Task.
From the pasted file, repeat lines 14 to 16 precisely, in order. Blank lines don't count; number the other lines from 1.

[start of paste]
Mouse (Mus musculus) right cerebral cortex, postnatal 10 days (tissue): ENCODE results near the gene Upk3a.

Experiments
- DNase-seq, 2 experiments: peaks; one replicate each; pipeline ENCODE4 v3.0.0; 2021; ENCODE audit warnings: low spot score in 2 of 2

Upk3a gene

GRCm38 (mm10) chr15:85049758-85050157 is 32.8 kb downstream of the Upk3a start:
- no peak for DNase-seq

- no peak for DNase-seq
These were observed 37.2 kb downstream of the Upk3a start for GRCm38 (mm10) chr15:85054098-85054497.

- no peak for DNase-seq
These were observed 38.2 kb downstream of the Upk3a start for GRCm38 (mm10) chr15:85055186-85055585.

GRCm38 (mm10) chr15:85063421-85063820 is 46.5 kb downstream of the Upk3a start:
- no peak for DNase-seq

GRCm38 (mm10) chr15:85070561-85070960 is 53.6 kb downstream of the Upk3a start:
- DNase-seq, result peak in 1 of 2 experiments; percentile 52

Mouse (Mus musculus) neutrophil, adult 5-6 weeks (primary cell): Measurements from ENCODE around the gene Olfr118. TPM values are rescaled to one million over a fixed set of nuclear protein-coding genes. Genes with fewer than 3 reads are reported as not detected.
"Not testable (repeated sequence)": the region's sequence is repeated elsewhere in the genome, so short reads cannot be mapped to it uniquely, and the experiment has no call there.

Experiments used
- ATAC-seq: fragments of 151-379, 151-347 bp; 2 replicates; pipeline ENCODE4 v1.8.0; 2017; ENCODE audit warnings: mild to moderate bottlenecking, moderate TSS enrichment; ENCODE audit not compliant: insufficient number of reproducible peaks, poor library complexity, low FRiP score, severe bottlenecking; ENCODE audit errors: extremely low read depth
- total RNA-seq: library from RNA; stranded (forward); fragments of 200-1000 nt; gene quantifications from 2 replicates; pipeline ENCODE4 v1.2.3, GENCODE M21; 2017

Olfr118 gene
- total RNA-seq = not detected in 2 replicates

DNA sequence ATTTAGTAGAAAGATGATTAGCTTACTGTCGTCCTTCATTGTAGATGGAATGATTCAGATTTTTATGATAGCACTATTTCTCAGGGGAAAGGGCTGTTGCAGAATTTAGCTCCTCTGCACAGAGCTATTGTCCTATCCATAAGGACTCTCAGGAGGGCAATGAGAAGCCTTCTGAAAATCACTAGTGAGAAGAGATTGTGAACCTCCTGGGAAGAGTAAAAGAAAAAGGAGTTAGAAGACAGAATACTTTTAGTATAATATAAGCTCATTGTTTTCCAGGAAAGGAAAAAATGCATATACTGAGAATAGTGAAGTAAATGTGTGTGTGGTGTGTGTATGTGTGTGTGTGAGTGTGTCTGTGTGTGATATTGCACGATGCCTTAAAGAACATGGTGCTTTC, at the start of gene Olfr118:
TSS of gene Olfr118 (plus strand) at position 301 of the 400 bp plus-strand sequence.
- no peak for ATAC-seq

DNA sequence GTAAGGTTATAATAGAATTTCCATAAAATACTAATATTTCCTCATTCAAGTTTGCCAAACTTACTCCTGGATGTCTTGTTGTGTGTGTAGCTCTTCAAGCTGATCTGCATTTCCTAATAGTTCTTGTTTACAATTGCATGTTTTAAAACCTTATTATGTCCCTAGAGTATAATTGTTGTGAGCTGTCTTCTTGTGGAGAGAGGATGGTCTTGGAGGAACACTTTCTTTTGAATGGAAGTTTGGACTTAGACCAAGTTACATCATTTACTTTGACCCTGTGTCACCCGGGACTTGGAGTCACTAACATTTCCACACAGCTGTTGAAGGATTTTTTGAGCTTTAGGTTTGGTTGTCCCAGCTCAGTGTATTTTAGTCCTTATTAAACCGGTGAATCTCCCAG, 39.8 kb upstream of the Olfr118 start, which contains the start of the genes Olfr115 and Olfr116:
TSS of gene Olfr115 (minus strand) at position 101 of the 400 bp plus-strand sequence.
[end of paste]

- DNase-seq, result peak in 1 of 2 experiments; percentile 52

Mouse (Mus musculus) neutrophil, adult 5-6 weeks (primary cell): Measurements from ENCODE around the gene Olfr118. TPM values are rescaled to one million over a fixed set of nuclear protein-coding genes. Genes with fewer than 3 reads are reported as not detected.
"Not testable (repeated sequence)": the region's sequence is repeated elsewhere in the genome, so short reads cannot be mapped to it uniquely, and the experiment has no call there.